Sustainability in a Time of Corona

For years the sustainability community has been calling for the world to pay attention to our wasteful, self-absorbed, destructive lifestyles. “We need a new paradigm”, we said – “this isn’t working.” The rich will get richer, the poor will get poorer, nature will diminish, more and more species will become extinct, and at some point, we will have bigger problems, if that’s even possible”. Climate change became a topic that scientists began to explore but not before late 2018* did we learn that we have an expiration date, a date after which we will hit the point of no return, and our warming planet will refuse to return to its regular temperatures, even if we say sorry and try harder to change our ways.

2019 was a global turning point, when the world started listening, especially thanks to a teenage girl who received lots of social media attention and garnered increasing mass-media attention to the upcoming crisis.

Suddenly, people started asking questions, realizing that the future they dreamed of might be different than what they had expected. Israeli decision makers on national and local levels approached the Heschel Center for advice – so what should we do? Can we do anything about this? “Begin planning for 2050,” we said. “And start now.” And they listened, but something else happened. Since change happens in a non-linear matter, as our chief educator Dr. Lia Ettinger always says, these past few weeks in the shadow of the corona virus have been the best way to show humanity that A. Life is fragile. B. Whatever you think, nature is stronger than we humans are. C. When we believe that our actions will save lives, governments are able to set rules that people will follow, no matter how drastic the change needs to be.

Last night, Israel’s prime minister announced that Israel will go into more drastic measures to stop the spreading of Covid-19, and closed businesses where people gather (including public events, coffee shops, restaurants, shopping malls, all education facilities, and fitness centers). But in my opinion, the more drastic move came a couple of weeks earlier, and it came from the Ministry of Health: They said – try to avoidflying to Italy, and reconsider the need to get on flights at all.” This outrageous call for Israelis, who have no other way to go abroad was revolutionary. Itay Ha’Cohen mentioned this unprecedented declaration in an op-ed posted in Ha’aretz asking: what if the government asked the public to try to consume less? to stop taking unnecessary car rides?, to stop unnecessary fights over unnecessary land?, Etc… Obviously, this isn’t happening yet. Though the last 24 hours gives me hope that we can change.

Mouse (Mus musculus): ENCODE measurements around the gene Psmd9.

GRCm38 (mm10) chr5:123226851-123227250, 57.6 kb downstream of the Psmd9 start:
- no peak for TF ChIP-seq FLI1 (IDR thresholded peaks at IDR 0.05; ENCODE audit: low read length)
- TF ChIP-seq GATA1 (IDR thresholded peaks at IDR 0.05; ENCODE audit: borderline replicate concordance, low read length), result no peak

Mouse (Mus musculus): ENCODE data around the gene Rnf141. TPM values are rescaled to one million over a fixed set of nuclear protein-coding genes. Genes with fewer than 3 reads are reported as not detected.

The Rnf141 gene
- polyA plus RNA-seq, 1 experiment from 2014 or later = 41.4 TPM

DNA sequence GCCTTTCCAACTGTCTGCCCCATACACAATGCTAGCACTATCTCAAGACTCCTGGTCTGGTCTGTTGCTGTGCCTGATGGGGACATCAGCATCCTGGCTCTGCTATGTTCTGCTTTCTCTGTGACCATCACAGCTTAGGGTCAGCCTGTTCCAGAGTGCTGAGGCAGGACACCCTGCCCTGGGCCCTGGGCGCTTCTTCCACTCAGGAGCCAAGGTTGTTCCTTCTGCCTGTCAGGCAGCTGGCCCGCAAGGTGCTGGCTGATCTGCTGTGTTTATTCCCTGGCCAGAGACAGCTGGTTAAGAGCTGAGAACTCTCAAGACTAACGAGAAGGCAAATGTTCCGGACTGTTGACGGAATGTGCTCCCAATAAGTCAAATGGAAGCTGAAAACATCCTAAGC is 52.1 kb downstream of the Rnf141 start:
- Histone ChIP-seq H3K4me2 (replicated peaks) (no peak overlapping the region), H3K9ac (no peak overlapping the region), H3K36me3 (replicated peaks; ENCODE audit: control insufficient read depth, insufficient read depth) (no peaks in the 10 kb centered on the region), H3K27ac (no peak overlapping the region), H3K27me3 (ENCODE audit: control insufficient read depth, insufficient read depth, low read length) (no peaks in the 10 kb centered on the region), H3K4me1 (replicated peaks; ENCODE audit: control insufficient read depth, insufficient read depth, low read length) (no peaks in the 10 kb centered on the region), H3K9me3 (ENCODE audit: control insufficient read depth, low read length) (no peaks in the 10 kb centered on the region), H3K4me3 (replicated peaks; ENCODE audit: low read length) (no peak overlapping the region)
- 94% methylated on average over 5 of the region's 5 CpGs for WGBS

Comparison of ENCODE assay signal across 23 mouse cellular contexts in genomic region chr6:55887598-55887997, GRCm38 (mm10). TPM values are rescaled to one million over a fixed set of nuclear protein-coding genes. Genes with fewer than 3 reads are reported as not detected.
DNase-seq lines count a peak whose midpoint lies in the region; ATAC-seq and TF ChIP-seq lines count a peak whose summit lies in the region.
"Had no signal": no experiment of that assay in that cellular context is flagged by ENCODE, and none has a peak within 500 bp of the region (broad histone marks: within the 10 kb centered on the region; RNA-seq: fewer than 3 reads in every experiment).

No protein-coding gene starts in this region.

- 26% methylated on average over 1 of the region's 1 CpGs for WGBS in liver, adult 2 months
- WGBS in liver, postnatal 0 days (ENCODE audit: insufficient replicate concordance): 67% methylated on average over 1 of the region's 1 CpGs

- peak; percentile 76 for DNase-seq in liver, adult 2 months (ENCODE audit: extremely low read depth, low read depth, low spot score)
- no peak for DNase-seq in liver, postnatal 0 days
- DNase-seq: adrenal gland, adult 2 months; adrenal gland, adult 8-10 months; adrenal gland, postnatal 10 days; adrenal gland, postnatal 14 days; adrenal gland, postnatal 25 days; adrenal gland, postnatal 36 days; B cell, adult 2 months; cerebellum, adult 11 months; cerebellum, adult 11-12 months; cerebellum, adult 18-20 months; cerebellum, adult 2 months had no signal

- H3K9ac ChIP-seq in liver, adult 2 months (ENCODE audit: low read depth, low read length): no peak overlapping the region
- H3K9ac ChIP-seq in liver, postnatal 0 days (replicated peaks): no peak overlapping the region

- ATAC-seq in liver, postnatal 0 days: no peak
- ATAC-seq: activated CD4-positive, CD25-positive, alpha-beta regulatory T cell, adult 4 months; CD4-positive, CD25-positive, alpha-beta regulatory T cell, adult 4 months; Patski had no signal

Covid-19 will eventually go away, but I hope that the lesson is learned. To fight climate change we must make drastic changes in our lifestyles, not short-term changes, but long-term changes that help us get the future we wish for ourselves and for our children. We need to make our communities more resilient by supporting local production. We need to reduce consumption to reduce the humongous amount of waste we created. And finally, we need to encourage businesses which contribute to society as a whole. There’s no time to lose, and we need to do it together. Are you with us?

*The U.N. IPCC report, October 2018.